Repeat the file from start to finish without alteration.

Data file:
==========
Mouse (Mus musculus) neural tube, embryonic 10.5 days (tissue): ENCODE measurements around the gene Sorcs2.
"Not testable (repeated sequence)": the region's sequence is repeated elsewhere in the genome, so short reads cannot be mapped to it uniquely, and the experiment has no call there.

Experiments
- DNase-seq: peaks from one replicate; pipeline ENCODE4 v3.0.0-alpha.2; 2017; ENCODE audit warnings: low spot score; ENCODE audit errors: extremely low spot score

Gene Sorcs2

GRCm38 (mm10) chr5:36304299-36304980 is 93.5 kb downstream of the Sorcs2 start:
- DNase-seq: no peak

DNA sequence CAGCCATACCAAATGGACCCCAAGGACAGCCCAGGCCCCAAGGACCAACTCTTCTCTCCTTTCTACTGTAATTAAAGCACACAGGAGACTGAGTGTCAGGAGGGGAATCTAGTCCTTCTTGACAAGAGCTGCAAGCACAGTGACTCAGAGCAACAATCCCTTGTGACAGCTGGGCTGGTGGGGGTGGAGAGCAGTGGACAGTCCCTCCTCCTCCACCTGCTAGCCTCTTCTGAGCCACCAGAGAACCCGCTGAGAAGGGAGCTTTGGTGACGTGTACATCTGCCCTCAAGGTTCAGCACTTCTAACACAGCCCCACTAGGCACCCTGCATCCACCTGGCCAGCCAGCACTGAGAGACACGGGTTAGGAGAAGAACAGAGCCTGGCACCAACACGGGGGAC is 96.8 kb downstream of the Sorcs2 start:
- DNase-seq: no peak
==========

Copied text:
Mouse (Mus musculus) neural tube, embryonic 10.5 days (tissue): ENCODE measurements around the gene Sorcs2.
"Not testable (repeated sequence)": the region's sequence is repeated elsewhere in the genome, so short reads cannot be mapped to it uniquely, and the experiment has no call there.

Experiments
- DNase-seq: peaks from one replicate; pipeline ENCODE4 v3.0.0-alpha.2; 2017; ENCODE audit warnings: low spot score; ENCODE audit errors: extremely low spot score

Gene Sorcs2

GRCm38 (mm10) chr5:36304299-36304980 is 93.5 kb downstream of the Sorcs2 start:
- DNase-seq: no peak

DNA sequence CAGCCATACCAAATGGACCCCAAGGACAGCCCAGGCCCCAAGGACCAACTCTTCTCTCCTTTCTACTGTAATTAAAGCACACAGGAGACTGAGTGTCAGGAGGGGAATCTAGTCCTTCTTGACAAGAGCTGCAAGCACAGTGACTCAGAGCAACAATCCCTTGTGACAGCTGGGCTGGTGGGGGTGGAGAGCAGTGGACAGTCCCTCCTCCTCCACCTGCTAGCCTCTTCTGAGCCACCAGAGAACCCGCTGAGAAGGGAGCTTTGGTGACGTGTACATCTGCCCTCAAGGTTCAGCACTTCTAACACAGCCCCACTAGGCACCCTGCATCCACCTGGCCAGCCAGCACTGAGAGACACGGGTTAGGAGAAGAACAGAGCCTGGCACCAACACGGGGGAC is 96.8 kb downstream of the Sorcs2 start:
- DNase-seq: no peak